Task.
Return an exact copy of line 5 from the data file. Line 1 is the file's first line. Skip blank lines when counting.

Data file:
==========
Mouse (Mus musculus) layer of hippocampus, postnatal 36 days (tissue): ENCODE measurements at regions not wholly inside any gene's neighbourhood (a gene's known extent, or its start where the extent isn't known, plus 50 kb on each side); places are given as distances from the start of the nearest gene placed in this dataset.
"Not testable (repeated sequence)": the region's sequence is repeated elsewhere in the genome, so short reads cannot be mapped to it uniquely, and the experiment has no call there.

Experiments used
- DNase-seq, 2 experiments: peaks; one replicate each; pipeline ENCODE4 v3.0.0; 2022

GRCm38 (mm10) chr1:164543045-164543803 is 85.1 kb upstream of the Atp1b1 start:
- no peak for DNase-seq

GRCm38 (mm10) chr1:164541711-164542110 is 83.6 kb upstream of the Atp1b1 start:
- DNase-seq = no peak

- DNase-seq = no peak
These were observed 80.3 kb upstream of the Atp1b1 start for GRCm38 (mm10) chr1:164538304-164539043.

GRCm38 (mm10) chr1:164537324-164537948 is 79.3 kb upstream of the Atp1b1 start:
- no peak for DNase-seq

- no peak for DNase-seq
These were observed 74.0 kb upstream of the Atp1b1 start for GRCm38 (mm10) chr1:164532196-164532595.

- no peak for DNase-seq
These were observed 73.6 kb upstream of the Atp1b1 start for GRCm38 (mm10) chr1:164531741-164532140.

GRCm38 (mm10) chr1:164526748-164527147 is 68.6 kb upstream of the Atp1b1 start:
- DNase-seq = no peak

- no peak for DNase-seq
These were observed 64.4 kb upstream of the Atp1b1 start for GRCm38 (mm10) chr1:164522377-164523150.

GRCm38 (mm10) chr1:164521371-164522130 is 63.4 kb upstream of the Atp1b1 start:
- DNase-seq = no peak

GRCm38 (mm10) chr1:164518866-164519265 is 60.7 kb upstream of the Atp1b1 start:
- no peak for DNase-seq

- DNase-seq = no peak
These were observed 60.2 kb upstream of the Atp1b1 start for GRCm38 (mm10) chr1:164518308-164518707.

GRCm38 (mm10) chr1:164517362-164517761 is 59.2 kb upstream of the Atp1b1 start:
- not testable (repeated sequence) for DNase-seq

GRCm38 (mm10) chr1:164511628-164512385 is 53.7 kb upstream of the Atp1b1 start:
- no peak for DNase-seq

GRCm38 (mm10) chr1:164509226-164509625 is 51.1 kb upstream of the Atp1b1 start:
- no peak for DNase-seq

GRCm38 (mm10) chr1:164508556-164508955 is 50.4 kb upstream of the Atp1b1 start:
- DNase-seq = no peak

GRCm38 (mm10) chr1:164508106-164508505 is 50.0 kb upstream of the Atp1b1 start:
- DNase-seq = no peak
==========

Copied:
GRCm38 (mm10) chr1:164543045-164543803 is 85.1 kb upstream of the Atp1b1 start: